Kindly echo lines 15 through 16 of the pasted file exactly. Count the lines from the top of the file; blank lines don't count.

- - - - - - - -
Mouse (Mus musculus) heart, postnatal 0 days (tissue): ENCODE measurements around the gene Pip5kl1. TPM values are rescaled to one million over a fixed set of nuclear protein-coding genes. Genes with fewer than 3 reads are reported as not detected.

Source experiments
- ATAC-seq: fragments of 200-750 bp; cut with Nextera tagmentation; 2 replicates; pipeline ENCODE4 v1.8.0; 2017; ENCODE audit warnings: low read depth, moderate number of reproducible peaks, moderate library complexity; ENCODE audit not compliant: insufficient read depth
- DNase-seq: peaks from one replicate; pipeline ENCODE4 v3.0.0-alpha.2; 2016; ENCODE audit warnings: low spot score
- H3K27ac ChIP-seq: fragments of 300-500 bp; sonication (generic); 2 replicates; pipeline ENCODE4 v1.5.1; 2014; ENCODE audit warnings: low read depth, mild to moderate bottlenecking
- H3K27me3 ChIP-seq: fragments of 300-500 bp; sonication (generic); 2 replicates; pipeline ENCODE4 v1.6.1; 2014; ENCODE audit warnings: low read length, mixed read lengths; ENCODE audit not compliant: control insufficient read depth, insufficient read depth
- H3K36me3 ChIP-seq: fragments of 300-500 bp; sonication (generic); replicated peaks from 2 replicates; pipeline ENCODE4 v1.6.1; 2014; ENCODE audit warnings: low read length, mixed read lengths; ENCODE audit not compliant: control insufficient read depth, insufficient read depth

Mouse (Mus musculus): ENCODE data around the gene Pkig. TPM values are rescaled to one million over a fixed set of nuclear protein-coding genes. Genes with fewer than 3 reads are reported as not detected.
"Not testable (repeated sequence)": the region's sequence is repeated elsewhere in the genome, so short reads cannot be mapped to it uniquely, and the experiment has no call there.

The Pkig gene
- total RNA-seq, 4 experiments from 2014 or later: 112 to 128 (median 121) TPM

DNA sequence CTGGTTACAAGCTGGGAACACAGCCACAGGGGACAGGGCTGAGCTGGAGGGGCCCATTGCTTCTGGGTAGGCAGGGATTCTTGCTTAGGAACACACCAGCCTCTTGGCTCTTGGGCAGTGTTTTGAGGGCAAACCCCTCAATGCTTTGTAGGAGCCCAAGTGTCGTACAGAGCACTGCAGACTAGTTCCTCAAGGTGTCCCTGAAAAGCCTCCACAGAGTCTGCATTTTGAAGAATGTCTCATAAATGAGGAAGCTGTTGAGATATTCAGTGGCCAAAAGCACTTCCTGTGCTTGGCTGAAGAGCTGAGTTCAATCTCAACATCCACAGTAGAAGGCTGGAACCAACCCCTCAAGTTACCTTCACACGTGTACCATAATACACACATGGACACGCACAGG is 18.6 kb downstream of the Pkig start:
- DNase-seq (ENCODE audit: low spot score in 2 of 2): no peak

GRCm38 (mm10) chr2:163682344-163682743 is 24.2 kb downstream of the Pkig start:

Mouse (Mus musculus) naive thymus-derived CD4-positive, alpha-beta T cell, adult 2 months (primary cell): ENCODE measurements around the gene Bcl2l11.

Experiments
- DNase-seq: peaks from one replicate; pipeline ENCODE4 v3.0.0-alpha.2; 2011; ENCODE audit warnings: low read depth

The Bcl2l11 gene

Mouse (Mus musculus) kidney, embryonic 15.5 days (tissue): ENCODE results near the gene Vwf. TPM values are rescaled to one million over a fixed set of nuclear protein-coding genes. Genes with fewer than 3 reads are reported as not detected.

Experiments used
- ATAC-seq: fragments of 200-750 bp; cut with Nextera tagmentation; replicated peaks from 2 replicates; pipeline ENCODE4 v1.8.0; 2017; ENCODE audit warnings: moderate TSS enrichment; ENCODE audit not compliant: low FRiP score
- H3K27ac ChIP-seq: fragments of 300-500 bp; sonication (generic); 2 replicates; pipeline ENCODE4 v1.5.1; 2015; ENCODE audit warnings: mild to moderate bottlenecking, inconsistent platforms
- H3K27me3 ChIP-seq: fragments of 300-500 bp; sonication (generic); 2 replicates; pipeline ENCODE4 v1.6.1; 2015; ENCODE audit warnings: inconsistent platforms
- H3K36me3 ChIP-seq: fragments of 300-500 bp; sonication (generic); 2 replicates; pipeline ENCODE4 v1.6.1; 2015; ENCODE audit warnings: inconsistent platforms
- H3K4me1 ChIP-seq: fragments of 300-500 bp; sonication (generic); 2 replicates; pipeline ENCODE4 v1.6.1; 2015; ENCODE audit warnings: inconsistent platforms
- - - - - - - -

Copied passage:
Mouse (Mus musculus) naive thymus-derived CD4-positive, alpha-beta T cell, adult 2 months (primary cell): ENCODE measurements around the gene Bcl2l11.

Experiments